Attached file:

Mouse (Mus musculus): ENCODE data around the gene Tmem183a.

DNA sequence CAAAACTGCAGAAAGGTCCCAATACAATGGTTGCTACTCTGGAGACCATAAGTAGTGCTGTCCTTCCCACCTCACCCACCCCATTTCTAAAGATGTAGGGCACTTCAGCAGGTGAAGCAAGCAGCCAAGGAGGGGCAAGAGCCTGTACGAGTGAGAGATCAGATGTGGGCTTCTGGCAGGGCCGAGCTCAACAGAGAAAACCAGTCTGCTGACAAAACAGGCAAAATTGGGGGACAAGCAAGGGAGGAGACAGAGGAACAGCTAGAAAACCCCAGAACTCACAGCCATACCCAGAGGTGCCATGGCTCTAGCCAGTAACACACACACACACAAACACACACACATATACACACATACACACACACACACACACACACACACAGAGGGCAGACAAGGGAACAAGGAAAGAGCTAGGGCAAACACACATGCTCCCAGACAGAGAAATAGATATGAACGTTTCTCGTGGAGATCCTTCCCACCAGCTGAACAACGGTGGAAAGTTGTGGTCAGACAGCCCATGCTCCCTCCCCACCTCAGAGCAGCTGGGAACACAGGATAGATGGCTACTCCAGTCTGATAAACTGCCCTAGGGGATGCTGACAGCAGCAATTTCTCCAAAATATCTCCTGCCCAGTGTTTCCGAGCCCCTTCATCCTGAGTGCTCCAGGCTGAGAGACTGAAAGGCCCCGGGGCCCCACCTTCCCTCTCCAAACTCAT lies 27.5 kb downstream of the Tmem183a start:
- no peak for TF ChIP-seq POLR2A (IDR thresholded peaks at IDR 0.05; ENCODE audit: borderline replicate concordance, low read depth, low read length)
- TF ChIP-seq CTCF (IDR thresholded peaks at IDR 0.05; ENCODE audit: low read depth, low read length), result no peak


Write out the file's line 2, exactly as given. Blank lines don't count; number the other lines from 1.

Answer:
DNA sequence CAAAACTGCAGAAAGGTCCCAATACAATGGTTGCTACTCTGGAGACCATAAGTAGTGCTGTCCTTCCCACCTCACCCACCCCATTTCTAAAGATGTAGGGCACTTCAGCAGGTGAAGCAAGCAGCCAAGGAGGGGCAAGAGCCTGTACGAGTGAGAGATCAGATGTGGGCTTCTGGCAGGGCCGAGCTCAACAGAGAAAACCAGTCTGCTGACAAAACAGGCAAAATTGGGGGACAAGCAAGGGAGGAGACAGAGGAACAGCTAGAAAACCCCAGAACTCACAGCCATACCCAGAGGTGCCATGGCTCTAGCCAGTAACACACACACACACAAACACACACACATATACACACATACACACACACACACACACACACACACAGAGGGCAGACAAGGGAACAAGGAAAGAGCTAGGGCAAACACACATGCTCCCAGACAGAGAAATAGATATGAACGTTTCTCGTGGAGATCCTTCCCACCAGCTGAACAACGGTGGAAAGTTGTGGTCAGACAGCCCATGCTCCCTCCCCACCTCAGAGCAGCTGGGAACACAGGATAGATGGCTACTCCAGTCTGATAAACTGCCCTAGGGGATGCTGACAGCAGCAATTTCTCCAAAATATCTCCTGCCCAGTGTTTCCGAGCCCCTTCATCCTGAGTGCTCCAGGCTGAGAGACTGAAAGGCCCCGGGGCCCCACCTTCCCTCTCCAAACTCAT lies 27.5 kb downstream of the Tmem183a start: